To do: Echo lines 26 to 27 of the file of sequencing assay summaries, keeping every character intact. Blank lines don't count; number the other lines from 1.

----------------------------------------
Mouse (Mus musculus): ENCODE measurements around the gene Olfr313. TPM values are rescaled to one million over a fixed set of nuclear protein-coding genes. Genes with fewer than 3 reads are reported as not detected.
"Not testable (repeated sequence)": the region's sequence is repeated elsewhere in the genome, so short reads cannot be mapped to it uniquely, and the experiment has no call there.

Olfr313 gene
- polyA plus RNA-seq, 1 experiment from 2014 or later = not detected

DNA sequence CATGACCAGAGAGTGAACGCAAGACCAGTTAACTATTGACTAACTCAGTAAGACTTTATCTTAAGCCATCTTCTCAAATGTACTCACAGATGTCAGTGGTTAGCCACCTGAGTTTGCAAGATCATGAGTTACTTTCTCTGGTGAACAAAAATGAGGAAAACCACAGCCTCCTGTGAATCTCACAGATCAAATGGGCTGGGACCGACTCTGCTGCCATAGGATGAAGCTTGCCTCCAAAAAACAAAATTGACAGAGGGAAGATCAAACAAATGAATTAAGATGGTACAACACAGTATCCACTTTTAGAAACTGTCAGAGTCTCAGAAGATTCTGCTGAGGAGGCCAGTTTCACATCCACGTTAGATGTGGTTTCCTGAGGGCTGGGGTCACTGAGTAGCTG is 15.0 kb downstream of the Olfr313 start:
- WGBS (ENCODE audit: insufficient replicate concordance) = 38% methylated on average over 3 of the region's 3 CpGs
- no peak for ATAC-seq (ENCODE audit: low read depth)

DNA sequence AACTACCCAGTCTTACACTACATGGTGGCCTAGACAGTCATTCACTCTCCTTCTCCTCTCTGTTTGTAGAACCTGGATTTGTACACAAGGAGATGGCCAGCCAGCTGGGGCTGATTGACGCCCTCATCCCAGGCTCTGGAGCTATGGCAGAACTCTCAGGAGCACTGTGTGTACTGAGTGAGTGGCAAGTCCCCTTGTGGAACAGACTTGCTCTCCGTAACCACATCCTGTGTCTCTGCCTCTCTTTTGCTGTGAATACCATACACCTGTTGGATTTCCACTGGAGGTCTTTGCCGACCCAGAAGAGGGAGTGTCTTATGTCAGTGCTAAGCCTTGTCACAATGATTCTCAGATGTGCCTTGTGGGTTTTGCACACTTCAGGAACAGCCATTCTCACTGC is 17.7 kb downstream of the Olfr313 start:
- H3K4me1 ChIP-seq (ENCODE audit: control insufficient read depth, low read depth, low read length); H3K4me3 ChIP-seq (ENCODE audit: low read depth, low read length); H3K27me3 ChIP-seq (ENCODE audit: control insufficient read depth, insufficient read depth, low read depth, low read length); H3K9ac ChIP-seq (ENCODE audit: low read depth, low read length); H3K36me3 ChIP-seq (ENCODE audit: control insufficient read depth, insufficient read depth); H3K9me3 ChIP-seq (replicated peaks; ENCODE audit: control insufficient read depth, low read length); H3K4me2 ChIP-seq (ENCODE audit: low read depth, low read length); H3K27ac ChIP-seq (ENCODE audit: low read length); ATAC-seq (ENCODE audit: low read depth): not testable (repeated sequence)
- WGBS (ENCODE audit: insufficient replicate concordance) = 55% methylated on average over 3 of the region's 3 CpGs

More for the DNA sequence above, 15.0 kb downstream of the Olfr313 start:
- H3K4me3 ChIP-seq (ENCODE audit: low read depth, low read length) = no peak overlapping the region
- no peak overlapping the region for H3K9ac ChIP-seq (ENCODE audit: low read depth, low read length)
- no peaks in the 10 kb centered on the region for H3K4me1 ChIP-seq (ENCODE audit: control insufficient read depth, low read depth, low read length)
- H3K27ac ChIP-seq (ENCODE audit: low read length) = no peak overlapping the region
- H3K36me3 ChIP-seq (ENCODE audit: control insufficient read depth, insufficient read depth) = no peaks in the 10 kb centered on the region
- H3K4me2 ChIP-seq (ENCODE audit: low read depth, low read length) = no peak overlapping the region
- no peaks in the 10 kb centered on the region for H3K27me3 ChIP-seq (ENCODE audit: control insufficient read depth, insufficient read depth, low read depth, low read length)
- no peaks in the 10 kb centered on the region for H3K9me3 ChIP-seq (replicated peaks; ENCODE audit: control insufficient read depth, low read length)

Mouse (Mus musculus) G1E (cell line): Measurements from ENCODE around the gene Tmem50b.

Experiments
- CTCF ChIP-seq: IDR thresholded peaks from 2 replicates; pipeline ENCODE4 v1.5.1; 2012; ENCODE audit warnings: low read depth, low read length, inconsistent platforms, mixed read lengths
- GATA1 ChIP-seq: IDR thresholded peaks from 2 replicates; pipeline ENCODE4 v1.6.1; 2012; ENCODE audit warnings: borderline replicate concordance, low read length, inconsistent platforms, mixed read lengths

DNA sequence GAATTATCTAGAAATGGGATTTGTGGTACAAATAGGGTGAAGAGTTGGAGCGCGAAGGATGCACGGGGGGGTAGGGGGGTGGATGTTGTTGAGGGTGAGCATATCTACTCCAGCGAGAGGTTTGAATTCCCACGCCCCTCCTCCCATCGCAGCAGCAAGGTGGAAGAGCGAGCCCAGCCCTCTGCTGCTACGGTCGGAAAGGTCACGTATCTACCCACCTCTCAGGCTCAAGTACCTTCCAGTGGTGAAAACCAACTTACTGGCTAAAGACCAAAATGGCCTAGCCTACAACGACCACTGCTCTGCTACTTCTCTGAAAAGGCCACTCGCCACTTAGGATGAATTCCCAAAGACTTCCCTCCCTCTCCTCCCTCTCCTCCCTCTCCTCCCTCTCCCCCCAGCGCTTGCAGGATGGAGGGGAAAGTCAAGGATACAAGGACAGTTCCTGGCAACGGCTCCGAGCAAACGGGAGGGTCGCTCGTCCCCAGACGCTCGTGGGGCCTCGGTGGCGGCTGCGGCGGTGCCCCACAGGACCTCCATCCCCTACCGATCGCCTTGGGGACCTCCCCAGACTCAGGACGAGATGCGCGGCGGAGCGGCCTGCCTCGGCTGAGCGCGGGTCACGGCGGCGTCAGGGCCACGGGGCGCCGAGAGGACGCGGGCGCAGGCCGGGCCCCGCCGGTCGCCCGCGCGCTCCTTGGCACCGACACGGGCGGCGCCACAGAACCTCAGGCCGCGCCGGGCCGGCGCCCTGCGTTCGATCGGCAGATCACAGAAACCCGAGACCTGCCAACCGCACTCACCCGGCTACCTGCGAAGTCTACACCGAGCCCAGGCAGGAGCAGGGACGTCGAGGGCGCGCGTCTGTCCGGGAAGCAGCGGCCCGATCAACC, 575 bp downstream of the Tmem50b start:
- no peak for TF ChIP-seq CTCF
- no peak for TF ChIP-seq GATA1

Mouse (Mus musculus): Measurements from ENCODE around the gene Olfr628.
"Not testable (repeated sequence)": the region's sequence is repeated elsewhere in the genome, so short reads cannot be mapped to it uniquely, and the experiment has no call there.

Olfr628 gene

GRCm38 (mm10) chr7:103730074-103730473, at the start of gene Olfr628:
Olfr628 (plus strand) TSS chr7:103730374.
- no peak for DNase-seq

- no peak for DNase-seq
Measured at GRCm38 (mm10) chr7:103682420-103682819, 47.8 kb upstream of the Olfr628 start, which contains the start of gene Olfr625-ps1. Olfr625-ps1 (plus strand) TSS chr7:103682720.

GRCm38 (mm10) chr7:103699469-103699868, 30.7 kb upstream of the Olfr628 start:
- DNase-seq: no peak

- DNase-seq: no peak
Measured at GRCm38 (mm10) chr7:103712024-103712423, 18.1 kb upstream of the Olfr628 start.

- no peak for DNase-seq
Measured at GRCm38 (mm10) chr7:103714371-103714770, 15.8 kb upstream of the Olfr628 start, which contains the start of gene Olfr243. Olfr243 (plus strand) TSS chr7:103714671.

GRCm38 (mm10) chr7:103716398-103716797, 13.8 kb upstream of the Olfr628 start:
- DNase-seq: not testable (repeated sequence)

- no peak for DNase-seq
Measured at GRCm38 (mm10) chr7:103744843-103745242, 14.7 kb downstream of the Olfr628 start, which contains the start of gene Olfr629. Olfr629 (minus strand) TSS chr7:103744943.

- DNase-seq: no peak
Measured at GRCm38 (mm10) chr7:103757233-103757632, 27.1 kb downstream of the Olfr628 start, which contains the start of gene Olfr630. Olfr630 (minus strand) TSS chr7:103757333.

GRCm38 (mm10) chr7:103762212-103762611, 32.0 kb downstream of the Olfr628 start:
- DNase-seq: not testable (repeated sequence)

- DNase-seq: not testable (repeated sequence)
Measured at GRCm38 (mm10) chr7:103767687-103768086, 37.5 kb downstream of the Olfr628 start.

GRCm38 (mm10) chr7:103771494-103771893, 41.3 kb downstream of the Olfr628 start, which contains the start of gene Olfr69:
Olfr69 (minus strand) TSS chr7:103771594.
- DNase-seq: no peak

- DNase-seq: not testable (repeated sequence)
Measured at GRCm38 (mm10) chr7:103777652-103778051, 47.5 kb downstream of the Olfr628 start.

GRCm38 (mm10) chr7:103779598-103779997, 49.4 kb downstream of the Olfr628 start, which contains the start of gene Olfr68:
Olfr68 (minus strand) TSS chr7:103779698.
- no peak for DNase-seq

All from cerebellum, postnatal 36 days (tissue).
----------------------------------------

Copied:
- no peak for TF ChIP-seq GATA1

Mouse (Mus musculus): Measurements from ENCODE around the gene Olfr628.